Proveris Scientific v. Innovasystems, (Civ. No. 05-12424 (D. Mass.)) a case pending before the Federal Circuit involving a "spray data acquisition system" used to test perfumes and nasal sprays, provides the court with an opportunity to clarify the applicability of the 271(e)(1) research use exemption to research tools. 271(e)(1) states in relevant part that “[i]t shall not be an act of infringement to . . . offer to sell, or sell . . . a patented invention solely for uses reasonably related to the development and submission of information under a Federal law which regulates the manufacture, use, or sale of drugs or veterinary biological products.” Innova, the alleged infringer, argues that the device is intended solely for use in generating data as required under the FDCA and is only sold to pharmaceutical companies or FDA, and thus falls squarely within a plain reading of the statute.
The patent owner (Proveris) argues that 271(e)(1) does not encompass laboratory equipment, but is limited to what it refers to as “products” – drugs, medical devices, food additives and color additives regulated under the FDCA. In the alternative, Proveris argues that Innova does not fall within the exemption because it is not generating data for submission to FDA, but rather selling equipment used by others to generate such data. The district court sided with Proveris, and ruled that a machine is not a “patented invention” within the meaning of the statute, denying Innova recourse to the 271(e)(1) exemption as a matter of law.
Congress enacted 271(e)(1) primarily for the purpose of exempting generic drug companies from infringement liability for testing a patented drug prior to patent expiration for the purpose of generating the data necessary for FDA approval, but the language is much broader, and the courts have interpreted the statute as covering more than just patented drug candidates. For example, in Medtronic the Supreme Court held that the exemption encompasses medical devices, and in Merck the Court indicated that 271(e)(1) potentially reaches any invention used in the generation of data which might reasonably be appropriate for FDA submission. The Merck decision specifically refrained from deciding whether 271(e)(1) applied to “research tools,” but later in Classen the Maryland District Court held that 271(e)(1) (as interpreted in Merck) does apply to at least some research tools (in that case a computer-implemented system for analyzing adverse event data).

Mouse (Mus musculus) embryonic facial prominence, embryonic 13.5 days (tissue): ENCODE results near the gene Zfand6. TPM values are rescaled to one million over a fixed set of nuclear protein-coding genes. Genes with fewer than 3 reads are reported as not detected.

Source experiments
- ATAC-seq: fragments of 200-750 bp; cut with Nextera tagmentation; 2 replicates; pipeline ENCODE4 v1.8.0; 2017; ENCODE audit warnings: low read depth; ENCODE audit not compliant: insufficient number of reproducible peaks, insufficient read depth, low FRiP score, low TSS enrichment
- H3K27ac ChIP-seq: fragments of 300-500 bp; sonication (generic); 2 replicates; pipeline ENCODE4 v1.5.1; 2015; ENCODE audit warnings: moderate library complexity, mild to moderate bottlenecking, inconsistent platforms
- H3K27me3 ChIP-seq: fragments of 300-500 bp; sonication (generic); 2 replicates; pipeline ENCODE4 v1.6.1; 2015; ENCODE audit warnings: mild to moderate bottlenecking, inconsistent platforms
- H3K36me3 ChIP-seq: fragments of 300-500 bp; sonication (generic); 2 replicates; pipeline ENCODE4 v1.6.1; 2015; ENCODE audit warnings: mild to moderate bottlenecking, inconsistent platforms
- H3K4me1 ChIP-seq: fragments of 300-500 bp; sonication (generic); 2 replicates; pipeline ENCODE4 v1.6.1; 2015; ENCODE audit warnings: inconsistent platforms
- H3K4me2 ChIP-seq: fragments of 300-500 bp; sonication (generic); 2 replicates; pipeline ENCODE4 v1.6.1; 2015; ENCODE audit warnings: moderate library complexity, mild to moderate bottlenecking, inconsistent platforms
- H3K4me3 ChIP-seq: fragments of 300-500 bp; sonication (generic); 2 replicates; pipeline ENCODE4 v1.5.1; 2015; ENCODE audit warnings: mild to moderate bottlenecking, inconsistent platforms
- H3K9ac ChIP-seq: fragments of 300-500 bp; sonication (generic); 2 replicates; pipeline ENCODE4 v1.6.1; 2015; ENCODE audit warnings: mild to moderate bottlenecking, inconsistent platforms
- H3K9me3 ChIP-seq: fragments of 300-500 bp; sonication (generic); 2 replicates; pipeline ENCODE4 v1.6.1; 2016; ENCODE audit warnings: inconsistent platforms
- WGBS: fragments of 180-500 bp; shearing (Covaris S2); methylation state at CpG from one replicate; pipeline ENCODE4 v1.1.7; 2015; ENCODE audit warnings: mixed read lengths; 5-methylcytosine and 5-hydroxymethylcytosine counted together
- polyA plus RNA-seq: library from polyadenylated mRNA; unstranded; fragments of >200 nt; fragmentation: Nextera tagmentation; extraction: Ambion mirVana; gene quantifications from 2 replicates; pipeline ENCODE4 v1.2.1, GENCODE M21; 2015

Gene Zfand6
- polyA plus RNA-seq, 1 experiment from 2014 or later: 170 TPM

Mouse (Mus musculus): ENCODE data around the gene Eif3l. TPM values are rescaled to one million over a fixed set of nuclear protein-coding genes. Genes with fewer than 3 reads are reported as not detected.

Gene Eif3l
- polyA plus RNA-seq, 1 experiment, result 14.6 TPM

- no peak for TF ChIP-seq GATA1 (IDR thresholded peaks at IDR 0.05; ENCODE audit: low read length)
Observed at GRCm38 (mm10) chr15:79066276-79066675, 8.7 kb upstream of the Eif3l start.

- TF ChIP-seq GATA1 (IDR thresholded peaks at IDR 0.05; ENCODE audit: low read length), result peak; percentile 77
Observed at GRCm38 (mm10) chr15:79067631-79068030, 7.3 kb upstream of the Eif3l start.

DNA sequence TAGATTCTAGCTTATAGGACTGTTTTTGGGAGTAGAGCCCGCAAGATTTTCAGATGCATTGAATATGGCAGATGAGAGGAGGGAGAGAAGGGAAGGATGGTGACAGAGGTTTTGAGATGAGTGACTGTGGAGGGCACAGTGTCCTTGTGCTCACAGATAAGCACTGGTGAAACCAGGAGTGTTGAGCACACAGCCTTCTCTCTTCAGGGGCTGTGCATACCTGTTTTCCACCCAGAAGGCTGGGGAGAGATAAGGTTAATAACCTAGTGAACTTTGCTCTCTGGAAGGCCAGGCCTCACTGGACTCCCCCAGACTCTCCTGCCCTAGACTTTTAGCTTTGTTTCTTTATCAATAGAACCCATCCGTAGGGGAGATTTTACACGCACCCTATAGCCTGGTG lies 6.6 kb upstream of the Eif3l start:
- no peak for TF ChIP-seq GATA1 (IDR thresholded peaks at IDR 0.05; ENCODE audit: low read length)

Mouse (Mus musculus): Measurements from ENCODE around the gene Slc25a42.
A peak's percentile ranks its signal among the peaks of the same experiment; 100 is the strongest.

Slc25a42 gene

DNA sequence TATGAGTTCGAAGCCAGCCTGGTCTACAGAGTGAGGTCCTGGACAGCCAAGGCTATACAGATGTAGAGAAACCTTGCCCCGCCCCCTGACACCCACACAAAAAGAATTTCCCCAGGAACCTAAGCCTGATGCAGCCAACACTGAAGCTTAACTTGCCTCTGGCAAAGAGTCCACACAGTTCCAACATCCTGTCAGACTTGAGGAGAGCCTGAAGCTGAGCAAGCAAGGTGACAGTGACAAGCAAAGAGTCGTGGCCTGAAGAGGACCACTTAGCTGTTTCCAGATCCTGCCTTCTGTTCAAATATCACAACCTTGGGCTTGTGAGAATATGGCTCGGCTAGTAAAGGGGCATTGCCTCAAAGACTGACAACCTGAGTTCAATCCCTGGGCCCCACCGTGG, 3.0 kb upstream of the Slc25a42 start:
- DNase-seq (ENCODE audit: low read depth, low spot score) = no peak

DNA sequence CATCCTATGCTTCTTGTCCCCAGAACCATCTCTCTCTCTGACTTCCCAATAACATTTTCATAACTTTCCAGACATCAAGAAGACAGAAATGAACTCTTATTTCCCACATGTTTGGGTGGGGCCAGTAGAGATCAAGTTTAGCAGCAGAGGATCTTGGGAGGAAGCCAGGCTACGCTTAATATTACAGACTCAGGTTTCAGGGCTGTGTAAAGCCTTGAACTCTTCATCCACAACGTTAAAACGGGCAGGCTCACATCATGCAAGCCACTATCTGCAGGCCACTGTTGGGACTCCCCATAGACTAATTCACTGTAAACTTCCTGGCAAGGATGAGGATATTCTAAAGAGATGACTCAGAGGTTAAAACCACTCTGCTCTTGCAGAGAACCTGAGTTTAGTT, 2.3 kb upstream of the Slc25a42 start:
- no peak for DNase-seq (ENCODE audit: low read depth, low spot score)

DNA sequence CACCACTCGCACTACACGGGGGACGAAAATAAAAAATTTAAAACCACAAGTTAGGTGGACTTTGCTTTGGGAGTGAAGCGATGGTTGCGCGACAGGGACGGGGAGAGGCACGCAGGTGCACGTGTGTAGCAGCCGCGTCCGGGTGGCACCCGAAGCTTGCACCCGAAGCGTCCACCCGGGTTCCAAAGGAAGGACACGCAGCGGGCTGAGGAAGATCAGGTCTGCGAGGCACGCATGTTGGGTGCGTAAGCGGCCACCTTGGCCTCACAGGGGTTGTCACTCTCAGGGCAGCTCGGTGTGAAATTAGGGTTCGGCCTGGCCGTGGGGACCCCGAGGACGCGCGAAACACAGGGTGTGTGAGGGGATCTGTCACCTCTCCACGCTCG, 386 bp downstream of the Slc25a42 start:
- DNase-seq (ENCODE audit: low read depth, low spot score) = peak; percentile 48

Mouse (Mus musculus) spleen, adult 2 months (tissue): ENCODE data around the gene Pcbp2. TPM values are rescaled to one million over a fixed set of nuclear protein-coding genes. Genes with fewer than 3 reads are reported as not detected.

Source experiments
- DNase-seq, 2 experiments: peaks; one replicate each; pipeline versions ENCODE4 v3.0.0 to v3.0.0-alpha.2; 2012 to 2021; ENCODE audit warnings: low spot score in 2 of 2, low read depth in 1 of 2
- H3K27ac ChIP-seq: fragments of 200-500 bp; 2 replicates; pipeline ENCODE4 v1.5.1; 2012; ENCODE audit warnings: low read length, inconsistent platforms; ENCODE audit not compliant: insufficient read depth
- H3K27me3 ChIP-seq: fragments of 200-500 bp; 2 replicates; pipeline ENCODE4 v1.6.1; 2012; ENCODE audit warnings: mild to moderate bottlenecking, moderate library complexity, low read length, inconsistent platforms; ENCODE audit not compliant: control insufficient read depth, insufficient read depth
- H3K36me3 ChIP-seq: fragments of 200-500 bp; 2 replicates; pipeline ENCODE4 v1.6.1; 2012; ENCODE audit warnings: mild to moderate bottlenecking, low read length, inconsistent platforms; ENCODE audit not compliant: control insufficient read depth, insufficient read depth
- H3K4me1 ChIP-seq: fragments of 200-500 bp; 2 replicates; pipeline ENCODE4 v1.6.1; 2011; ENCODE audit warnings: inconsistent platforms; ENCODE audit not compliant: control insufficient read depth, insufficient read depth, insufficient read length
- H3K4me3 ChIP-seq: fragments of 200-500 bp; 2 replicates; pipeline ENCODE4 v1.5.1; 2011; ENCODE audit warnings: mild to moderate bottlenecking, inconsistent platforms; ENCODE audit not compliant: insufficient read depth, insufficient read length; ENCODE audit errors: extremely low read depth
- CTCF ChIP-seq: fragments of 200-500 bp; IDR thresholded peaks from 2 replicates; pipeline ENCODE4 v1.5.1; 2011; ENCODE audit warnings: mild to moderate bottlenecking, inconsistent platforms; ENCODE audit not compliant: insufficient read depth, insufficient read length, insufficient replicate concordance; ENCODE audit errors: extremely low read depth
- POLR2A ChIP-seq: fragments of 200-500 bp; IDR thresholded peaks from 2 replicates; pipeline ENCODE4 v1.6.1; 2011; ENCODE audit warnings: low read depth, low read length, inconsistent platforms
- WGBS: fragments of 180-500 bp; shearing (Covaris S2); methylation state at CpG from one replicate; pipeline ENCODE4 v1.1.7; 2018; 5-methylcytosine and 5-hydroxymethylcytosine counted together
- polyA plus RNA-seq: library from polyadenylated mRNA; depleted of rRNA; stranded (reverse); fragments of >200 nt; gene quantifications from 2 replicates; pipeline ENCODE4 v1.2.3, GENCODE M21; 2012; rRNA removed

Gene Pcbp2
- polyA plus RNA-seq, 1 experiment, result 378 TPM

Innova seems to be correct in arguing that a plain reading of the statute would encompass the sale of a device that is only used for preparing data for FDA submission. But if the Federal Circuit agrees it would raise some interesting line drawing questions. Would it be enough if the device is predominantly used for generating data for FDA submission, even if it has some other minor R&D applications (the Proveris patent states that the invention is useful for R&D as well as generating data for FDA). Merck provides little guidance as to where in the process of going from early stage drug discovery to clinical trials the 271(e)(1) exemption kicks in. Would the courts adopt a standard similar to 271(c), where liability would depend upon whether the device has a “substantial non-exempt” use? In a case where a device can be used for both basic research and for generating data for FDA submission, could a seller of the device fall under the exemption by notifying its customers that they are only authorized to use the device for activities reasonably related to generating data for FDA? If FDA requires a certain type of test to secure marketing approval, could someone patent the test (or a device necessary for performing the test), and hence block competitors from securing approval of a non-patented product? (I don’t know how feasible that would be in practice, but it is essentially one of the arguments raised by Innova.)